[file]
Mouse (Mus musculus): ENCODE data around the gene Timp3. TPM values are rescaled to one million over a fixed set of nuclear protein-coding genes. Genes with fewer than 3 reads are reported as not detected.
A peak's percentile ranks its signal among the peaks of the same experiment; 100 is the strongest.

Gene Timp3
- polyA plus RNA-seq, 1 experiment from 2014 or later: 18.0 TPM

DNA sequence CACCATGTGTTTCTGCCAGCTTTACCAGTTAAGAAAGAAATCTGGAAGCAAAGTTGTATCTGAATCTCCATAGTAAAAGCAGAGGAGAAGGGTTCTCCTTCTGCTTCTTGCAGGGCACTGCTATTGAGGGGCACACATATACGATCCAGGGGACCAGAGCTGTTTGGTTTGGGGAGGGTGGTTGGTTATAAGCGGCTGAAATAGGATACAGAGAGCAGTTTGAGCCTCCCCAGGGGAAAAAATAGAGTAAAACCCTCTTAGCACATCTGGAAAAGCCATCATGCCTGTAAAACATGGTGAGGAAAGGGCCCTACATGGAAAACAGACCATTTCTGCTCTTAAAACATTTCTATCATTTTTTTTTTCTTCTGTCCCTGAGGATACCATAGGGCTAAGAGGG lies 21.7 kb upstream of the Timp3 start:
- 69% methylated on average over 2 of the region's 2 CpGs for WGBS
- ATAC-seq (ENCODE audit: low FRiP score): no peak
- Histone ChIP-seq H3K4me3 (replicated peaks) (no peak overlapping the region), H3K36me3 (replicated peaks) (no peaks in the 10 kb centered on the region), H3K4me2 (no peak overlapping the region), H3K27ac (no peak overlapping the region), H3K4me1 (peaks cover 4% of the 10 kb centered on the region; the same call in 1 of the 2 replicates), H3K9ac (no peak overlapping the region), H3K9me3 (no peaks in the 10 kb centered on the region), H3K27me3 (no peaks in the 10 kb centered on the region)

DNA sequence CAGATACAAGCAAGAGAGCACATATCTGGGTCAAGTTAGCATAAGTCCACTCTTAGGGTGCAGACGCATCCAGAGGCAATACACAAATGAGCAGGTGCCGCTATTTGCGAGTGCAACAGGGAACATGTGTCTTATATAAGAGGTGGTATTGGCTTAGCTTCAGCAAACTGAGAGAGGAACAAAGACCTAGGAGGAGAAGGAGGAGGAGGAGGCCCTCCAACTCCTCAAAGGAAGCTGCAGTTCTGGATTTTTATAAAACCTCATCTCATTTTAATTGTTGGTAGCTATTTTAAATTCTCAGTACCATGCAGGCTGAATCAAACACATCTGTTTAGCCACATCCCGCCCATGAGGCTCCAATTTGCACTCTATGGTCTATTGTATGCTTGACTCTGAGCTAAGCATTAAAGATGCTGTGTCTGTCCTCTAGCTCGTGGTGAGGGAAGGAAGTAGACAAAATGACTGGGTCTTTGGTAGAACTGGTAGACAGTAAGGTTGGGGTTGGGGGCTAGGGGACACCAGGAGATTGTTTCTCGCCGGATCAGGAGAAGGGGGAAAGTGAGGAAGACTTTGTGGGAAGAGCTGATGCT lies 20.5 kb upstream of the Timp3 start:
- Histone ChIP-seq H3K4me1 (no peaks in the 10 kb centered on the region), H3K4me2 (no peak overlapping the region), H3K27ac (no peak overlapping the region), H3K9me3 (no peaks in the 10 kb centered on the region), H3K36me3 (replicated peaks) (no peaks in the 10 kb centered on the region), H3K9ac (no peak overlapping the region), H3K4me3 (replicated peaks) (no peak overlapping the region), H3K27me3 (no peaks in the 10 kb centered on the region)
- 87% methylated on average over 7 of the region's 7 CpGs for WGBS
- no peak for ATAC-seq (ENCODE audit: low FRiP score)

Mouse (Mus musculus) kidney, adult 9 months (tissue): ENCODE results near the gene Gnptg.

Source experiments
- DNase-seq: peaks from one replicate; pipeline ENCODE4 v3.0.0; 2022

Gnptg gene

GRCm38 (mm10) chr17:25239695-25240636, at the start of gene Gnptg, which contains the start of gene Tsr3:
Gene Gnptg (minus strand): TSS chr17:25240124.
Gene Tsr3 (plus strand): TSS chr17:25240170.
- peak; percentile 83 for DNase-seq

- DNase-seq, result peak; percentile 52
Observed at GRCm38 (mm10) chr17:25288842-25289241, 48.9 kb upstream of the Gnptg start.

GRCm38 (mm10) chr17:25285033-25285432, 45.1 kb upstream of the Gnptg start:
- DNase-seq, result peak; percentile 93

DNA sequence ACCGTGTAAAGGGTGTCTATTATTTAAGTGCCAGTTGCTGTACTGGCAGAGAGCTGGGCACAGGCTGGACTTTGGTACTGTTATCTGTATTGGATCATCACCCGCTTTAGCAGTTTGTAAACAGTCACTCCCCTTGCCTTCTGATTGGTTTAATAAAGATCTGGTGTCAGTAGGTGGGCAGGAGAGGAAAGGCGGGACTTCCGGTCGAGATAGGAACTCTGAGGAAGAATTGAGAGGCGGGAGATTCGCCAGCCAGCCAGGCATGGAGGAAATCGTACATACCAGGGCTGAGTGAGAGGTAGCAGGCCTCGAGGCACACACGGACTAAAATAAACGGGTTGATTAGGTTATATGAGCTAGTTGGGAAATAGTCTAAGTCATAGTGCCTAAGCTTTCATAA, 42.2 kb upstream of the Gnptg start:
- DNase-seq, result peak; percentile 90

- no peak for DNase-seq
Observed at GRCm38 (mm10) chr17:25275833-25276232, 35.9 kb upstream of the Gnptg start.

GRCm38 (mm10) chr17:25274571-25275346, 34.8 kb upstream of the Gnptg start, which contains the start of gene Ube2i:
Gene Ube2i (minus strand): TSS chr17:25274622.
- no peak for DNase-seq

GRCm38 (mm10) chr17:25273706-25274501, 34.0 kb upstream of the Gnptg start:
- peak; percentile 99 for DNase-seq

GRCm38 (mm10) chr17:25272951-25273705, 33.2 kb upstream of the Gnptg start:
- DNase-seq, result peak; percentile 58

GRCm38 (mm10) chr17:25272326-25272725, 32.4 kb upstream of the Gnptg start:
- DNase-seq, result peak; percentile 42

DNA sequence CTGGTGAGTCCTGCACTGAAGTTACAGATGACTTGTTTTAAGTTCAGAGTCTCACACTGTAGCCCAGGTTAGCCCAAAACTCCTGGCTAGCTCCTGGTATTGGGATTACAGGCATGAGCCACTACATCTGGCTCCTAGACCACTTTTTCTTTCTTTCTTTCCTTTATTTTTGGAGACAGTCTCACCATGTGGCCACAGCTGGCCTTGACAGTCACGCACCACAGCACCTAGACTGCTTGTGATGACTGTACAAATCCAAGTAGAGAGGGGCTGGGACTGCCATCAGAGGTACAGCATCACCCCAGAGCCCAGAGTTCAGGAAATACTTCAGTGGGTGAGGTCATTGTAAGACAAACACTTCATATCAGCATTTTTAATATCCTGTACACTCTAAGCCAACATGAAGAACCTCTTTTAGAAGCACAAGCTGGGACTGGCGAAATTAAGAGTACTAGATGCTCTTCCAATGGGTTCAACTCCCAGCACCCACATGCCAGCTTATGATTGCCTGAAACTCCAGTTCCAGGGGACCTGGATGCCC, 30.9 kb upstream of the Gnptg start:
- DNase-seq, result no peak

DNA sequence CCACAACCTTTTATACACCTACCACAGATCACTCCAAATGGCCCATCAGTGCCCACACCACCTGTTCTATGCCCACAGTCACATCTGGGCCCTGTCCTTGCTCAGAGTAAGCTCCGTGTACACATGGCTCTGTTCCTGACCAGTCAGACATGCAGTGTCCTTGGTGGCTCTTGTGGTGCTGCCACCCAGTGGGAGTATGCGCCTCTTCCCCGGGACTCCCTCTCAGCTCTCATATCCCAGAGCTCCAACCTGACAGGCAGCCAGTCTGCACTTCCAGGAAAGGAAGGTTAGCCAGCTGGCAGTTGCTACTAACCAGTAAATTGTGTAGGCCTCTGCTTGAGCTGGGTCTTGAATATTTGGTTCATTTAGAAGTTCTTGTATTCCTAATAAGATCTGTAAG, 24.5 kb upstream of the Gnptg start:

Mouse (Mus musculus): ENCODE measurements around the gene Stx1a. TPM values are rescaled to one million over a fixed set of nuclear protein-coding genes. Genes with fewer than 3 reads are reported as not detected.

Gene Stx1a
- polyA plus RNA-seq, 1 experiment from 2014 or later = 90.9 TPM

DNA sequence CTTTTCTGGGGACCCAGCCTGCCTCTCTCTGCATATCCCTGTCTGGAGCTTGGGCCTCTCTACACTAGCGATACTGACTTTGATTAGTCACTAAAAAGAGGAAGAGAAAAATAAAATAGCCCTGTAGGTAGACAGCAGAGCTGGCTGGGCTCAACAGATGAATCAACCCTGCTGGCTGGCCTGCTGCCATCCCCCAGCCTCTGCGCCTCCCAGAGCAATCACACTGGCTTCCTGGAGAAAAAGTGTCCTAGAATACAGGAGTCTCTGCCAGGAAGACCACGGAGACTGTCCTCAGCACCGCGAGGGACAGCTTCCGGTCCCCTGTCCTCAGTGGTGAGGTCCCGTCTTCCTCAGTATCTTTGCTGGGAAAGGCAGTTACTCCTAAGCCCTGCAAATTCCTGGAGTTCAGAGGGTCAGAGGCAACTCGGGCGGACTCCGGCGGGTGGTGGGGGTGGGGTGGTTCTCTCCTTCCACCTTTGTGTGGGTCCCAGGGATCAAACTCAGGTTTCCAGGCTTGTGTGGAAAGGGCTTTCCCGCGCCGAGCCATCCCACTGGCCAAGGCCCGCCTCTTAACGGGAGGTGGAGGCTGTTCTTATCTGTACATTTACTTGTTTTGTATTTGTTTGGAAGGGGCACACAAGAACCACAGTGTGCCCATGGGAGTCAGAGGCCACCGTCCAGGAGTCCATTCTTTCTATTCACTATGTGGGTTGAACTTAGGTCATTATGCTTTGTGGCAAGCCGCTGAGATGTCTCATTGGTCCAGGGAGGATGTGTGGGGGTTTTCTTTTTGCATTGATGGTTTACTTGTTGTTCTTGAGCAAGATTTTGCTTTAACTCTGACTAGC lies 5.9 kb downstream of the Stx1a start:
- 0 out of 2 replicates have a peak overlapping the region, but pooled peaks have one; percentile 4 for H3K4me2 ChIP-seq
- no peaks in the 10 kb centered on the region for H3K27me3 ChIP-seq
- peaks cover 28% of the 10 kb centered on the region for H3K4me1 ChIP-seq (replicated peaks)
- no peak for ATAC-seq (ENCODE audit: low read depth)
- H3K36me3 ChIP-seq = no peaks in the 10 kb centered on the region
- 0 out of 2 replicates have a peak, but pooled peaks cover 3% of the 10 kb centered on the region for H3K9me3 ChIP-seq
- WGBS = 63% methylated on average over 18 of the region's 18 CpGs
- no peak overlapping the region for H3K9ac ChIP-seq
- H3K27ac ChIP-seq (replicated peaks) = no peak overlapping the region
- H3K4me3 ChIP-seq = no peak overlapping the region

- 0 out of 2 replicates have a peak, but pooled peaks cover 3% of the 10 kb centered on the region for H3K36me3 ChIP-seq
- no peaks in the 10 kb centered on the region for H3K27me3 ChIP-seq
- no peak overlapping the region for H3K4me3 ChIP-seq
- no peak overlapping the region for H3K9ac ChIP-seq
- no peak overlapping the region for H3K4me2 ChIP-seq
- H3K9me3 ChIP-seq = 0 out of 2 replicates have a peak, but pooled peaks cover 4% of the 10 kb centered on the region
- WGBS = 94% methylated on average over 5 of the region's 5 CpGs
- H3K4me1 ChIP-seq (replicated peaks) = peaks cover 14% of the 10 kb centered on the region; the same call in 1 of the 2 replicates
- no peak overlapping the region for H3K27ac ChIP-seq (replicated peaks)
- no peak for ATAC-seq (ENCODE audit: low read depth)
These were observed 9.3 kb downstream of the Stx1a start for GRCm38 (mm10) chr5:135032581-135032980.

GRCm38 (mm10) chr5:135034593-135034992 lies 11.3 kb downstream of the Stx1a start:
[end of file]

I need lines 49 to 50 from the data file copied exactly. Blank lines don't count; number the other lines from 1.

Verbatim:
- H3K36me3 ChIP-seq = no peaks in the 10 kb centered on the region
- 0 out of 2 replicates have a peak, but pooled peaks cover 3% of the 10 kb centered on the region for H3K9me3 ChIP-seq